Dina Lopez, Texas Tech University
Two-Year College

This presentation is part of an ongoing study of student agency and affordances in advanced grammar. The study will:

~ codify students' self-assessment on strengths and weaknesses in their writing

~ survey students for their preferences in grammar and punctuation methodologies

~ survey writing centers about their concerns and solutions for students' advanced grammar skills

There is Room at the Cross: Including Dual Enrollment Students in conversations of Inclusion

Jerrice Donelson, Michigan State University

A research-in-progress perspective using XA/UX methods to further discuss implications of dual enrollment students missing in WPAs conversation of inclusion and how not including these students further impoverishes the collective toward institutional initiatives of access, equity and equality.

Laurel AB

Inviting Undergraduate Researchers to the Assessment Table

Emily Cope, York College of Pennsylvania; Gabe Cutrufello, York College of Pennsylvania; Kim Fahle, York College of Pennsylvania; Travis Kurowski, York College of Pennsylvania; Elana Rapp, York College of Pennsylvania; Keelan Tollinger, York College of Pennsylvania


This panel considers the value of collaborating with undergraduates on assessment as a means of mentoring UR in writing studies. Undergraduates and faculty will describe our efforts collaborating on two assessment projects. Panelists will then facilitate a workshop, helping audience members consider assessment and mentoring options in their local contexts.

Laurel CD

Broadening the Conversation across the Institution

Heavy Lifting: How WPAs Facilitate Knowledge Transfer for Faculty

Lisa Tremain, Humboldt State University

Transfer scholarship has tended to neglect to investigate how programs and instructors are ”like students”engaged in transfer of learning, and how WPAs work recursively to facilitate this transfer. This project investigates how WPAs facilitate exposure to and uptake of theories from the field for contingent and/or lecturer faculty.

Our Journey from a Marginalized Writing Program to Radical Inclusion: Addressing Current Challenges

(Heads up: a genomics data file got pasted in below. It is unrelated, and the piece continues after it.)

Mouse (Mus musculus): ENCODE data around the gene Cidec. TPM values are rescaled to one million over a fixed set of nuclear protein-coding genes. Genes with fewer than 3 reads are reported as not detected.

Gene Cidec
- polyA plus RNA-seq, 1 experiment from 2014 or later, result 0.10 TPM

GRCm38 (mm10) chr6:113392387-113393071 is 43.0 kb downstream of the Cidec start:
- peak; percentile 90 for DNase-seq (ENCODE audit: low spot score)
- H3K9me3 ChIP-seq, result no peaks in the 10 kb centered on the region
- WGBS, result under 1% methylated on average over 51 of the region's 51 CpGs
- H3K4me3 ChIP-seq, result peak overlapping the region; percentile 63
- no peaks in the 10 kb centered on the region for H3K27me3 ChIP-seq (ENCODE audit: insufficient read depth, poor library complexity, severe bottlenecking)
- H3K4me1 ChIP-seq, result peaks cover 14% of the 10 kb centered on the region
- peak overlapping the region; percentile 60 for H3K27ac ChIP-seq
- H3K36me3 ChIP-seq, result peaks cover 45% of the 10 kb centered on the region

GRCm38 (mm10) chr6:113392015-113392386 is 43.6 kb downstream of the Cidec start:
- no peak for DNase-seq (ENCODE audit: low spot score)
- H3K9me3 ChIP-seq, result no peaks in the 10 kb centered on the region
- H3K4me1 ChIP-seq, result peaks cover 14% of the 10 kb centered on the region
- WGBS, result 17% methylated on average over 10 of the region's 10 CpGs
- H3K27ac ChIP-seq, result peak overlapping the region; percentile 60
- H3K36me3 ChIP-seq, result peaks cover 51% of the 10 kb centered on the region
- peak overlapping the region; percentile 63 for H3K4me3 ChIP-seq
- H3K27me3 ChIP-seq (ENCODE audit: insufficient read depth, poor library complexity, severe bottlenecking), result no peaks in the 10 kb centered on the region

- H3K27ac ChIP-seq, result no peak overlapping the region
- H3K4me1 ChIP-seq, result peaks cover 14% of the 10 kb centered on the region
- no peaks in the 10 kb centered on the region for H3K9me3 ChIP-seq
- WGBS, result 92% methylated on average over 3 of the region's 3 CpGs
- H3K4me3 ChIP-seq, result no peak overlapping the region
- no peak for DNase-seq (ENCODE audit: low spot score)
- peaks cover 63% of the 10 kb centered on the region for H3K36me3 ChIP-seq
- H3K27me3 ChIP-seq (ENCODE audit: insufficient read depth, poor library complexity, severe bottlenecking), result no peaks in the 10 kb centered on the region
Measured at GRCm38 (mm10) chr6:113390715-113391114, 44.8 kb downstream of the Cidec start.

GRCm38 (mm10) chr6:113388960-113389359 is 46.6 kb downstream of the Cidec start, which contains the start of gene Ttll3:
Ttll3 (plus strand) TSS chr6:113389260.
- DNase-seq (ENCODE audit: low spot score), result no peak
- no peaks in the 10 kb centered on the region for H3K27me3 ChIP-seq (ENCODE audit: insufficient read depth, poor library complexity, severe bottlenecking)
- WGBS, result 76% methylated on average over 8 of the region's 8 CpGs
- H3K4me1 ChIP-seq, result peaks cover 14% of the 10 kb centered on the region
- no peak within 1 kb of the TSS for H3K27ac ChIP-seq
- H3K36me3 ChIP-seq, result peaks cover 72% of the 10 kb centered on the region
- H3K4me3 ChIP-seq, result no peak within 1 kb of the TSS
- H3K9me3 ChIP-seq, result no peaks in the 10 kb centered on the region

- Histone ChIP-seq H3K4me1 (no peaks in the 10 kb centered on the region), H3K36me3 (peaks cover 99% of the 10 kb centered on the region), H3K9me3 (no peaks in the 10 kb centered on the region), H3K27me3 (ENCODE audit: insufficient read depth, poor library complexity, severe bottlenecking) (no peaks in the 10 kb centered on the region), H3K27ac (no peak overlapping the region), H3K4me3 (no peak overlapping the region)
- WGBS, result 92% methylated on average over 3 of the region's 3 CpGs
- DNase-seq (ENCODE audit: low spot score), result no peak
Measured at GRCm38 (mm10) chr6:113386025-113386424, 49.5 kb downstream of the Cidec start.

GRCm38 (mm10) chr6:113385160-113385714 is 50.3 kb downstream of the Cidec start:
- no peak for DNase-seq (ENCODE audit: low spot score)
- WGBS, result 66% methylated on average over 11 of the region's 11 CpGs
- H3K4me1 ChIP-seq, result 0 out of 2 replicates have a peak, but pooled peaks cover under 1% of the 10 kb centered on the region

Joyce Adams, Brigham Young University

Our Journey from a Marginalized Writing Program to Radical Inclusion: Solving Current Challenges BYU social science professors felt their students needs were not addressed in writing classes taught by English Department faculty. A new College Writing Specialist helped create discipline-specific writing courses and trained tutors in genres other than traditional research papers. This former marginalized writing program seeks help with current challenges.

Occlusion in a First-Year Composition Genre Set: Assessing Assignment Sheets and Grading Rubrics

Dustin Morris, University of Delaware

Assignment sheet and rubric studies are part of a genre set when used in a writing intensive classroom, but instructors may not see a strong connection between these documents while students understand may be weaker. To this end, I examine the relationship between the assignment sheets located in a Writing Program and the grading rubrics used to assess the final  products.

Kent AB

Of Coping and Catharsis

Work-Life Unity: From Balance to Blend

Vivian Kao, Lawrence Technological University

The idea of work-life balance encourages separation between work and the life outside of work, thus maintaining a power structure in which employers bestow the benefits of a fulfilling life to employees. WPAs can instead work toward unifying work and life to achieve wholeheartedness in every decision, task, and interaction.

Job Shaming & WPAs

William DeGenaro, The University of Michigan Dearborn

My presentation examines job shaming in the context of writing programs: To what extent do WPAs shame others? To what extent are WPAs shamed? What does shaming look like? How does shaming impact WPAs lives and work?

Kent C

Advocating for Writing-Program Change

Going it Alone: Tackling Consultant Evaluator Recommendations as a Solo WPA

Erin Banks-Kirkham, La Sierra University

This presentation shares the results of a consultant evaluator visit and the continuing struggle to achieve goals to improve writing instruction, programs, and assessment as the only WPA at a small, private university.

Renovating the Table: Reclaiming the FYW Curriculum in the "Post-Remedial" Age

Becky L. Caouette

In this interactive presentation, participants are invited to consider from scratch the instruction their students need, regardless of how these needs correspond to pre-existing remedial, mainstream, advanced, or corequisite models. We will consider strategies we might employ and curricular choices we might make in order to best meet these needs.

Using the WPA Outcomes Statement to Model Teaching and Learning Across the Campus

Beth Brunk-Chavez, University of Texas at El Paso

This presentation will focus on how the WPA Outcomes statement served as a model for incorporating our university's QEP. Discussion will include the articulation of the "Edge Advantages" into course goals and objectives, the process of identifying and developing curriculum and activities, and the practice of building Advantages into online classes. An FYC course will be featured.